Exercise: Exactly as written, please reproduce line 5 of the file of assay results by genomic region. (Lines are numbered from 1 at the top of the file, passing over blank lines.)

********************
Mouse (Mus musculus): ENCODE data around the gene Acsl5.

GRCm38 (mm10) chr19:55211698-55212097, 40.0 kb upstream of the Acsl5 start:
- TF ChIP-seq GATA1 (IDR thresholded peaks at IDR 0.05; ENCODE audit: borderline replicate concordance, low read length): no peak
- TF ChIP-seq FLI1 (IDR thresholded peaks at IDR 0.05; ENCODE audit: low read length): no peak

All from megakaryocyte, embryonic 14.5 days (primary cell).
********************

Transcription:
All from megakaryocyte, embryonic 14.5 days (primary cell).